The Geography of Hope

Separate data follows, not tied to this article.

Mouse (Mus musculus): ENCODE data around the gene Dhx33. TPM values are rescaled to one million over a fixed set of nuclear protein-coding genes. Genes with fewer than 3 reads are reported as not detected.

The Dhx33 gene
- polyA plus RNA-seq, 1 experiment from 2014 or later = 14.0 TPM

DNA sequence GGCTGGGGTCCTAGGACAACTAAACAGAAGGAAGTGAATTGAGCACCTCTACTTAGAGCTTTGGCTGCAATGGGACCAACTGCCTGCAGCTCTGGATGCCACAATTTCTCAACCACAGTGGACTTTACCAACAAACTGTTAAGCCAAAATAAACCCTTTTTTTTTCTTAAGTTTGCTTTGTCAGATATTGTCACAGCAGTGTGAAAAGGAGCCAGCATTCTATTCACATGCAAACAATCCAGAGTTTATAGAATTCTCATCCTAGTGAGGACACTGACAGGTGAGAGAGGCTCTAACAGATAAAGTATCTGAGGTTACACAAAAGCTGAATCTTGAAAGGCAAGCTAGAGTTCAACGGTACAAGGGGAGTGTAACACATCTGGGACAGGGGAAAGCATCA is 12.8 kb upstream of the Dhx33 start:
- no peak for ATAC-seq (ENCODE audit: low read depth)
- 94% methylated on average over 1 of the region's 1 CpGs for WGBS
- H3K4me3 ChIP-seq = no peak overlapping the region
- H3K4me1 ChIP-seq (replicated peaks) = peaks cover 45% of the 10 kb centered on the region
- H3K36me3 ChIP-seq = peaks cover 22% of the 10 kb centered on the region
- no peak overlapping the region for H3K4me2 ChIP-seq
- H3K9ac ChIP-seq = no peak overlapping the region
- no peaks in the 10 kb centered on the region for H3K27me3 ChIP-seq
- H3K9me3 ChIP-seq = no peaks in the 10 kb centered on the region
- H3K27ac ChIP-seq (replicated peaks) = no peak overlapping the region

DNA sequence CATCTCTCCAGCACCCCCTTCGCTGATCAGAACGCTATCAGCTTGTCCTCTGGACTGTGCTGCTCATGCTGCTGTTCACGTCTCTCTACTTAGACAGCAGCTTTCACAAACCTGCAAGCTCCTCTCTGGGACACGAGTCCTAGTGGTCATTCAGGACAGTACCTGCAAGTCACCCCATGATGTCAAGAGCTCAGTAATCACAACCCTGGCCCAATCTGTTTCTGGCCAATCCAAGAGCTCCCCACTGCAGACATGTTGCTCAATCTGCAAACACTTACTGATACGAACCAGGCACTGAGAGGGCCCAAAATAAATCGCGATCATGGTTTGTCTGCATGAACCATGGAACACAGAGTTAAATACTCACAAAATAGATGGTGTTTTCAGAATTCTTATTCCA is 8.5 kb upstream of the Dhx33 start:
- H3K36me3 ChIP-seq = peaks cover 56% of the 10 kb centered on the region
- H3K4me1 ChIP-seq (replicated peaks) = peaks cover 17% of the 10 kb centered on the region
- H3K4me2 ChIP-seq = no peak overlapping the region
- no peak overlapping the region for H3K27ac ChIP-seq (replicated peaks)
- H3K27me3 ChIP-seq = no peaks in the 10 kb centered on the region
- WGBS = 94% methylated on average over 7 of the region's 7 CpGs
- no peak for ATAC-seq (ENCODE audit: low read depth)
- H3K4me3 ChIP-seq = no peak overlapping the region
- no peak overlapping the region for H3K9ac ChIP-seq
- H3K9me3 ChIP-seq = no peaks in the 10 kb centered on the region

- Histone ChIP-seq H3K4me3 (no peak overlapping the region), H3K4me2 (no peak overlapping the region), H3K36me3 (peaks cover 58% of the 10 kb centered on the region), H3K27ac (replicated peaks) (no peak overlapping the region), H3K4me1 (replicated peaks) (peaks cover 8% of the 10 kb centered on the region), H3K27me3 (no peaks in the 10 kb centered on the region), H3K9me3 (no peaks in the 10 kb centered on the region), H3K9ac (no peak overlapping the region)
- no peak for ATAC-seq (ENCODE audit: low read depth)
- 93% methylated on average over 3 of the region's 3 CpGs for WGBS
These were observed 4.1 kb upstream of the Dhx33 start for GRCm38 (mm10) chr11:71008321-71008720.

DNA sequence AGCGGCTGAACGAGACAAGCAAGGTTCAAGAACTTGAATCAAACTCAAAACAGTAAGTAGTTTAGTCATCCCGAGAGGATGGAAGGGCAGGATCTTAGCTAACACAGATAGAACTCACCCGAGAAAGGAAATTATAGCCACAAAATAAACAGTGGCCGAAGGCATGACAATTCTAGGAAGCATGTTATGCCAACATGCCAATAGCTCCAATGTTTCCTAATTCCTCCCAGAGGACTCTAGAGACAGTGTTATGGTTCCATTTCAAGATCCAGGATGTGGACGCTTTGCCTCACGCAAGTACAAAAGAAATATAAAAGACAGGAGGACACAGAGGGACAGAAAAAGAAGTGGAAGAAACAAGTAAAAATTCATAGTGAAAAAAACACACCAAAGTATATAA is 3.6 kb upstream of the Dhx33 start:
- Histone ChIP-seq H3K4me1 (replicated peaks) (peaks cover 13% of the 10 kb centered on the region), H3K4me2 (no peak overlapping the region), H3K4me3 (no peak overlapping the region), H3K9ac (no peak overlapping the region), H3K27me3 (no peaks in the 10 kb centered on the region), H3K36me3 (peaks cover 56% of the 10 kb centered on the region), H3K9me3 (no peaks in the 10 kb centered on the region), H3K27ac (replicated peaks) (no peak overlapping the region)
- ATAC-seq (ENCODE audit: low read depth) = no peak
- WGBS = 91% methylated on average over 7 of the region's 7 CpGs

Some of our most potent and enduring relationships are with places and regions. We visit them, learn to find our way through them, master their nuances, and eventually develop powerful relationships that nurture and shape us. “Home” is a word that resonates emotionally and intellectually. Or in Wright Morris’s redolent phrase, “The Home Place.” Or as Eudora Welty once wrote, “a place that has been lived in is like a fire that never goes out.” Or as Wallace Stegner had it in his “Coda: A Wilderness Letter: “a geography of hope.” Personal and historical memory shape our seeing, our knowing, our understanding. We become scholars of these favorite places –documenting them objectively as field scientists, seeking to convey their emotional and aesthetic essence through descriptive narratives or fictional accounts. Our course will examine several North American locations to see what others have learned and expressed about their regions and, ultimately, about themselves.